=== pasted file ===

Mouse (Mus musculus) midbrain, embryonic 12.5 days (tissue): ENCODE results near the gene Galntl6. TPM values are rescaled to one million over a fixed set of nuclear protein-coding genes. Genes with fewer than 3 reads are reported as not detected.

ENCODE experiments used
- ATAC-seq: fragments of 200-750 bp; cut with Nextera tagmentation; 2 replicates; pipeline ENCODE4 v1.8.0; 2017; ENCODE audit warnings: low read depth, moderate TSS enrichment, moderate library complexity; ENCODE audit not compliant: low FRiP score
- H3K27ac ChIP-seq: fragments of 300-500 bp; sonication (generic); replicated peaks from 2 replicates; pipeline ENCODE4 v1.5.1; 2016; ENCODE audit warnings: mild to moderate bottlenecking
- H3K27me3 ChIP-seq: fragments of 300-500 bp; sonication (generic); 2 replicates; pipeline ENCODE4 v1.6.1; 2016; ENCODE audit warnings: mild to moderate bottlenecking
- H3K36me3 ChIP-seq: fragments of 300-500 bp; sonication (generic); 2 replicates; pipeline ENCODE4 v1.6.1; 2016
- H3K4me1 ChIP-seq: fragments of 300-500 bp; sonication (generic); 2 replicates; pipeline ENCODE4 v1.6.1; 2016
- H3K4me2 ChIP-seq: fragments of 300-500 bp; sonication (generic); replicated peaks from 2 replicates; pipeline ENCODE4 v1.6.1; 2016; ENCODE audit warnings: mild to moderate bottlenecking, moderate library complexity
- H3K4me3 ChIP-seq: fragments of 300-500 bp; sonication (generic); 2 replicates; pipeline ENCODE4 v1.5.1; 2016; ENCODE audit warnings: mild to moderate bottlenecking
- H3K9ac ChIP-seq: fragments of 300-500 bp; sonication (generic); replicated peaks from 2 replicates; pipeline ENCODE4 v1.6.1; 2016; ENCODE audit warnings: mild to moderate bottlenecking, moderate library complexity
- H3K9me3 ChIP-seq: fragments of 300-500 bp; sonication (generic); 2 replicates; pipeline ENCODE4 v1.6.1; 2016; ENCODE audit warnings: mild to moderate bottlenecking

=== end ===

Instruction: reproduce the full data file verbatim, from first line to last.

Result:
Mouse (Mus musculus) midbrain, embryonic 12.5 days (tissue): ENCODE results near the gene Galntl6. TPM values are rescaled to one million over a fixed set of nuclear protein-coding genes. Genes with fewer than 3 reads are reported as not detected.

ENCODE experiments used
- ATAC-seq: fragments of 200-750 bp; cut with Nextera tagmentation; 2 replicates; pipeline ENCODE4 v1.8.0; 2017; ENCODE audit warnings: low read depth, moderate TSS enrichment, moderate library complexity; ENCODE audit not compliant: low FRiP score
- H3K27ac ChIP-seq: fragments of 300-500 bp; sonication (generic); replicated peaks from 2 replicates; pipeline ENCODE4 v1.5.1; 2016; ENCODE audit warnings: mild to moderate bottlenecking
- H3K27me3 ChIP-seq: fragments of 300-500 bp; sonication (generic); 2 replicates; pipeline ENCODE4 v1.6.1; 2016; ENCODE audit warnings: mild to moderate bottlenecking
- H3K36me3 ChIP-seq: fragments of 300-500 bp; sonication (generic); 2 replicates; pipeline ENCODE4 v1.6.1; 2016
- H3K4me1 ChIP-seq: fragments of 300-500 bp; sonication (generic); 2 replicates; pipeline ENCODE4 v1.6.1; 2016
- H3K4me2 ChIP-seq: fragments of 300-500 bp; sonication (generic); replicated peaks from 2 replicates; pipeline ENCODE4 v1.6.1; 2016; ENCODE audit warnings: mild to moderate bottlenecking, moderate library complexity
- H3K4me3 ChIP-seq: fragments of 300-500 bp; sonication (generic); 2 replicates; pipeline ENCODE4 v1.5.1; 2016; ENCODE audit warnings: mild to moderate bottlenecking
- H3K9ac ChIP-seq: fragments of 300-500 bp; sonication (generic); replicated peaks from 2 replicates; pipeline ENCODE4 v1.6.1; 2016; ENCODE audit warnings: mild to moderate bottlenecking, moderate library complexity
- H3K9me3 ChIP-seq: fragments of 300-500 bp; sonication (generic); 2 replicates; pipeline ENCODE4 v1.6.1; 2016; ENCODE audit warnings: mild to moderate bottlenecking